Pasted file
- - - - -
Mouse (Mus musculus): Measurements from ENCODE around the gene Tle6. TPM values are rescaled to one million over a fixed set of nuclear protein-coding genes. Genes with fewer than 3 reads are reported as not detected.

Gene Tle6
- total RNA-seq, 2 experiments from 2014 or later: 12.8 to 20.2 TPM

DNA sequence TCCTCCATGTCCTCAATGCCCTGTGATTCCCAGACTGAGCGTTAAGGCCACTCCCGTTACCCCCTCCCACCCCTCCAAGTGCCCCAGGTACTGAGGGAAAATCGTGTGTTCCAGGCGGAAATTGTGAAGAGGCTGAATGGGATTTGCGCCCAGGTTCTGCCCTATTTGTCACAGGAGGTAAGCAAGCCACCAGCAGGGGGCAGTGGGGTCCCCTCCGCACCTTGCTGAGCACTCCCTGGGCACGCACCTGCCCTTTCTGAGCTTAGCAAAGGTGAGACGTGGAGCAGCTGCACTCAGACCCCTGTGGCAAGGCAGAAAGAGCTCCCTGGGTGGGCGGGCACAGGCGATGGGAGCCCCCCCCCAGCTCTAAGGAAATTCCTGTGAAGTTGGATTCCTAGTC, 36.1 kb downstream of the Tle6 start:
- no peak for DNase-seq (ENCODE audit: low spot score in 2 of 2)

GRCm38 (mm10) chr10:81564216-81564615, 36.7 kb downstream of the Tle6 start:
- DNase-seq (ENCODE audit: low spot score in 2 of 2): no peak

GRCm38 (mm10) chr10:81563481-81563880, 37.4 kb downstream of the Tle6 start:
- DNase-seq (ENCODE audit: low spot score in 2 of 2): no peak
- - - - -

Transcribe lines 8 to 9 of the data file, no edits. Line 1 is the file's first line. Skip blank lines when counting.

GRCm38 (mm10) chr10:81563481-81563880, 37.4 kb downstream of the Tle6 start:
- DNase-seq (ENCODE audit: low spot score in 2 of 2): no peak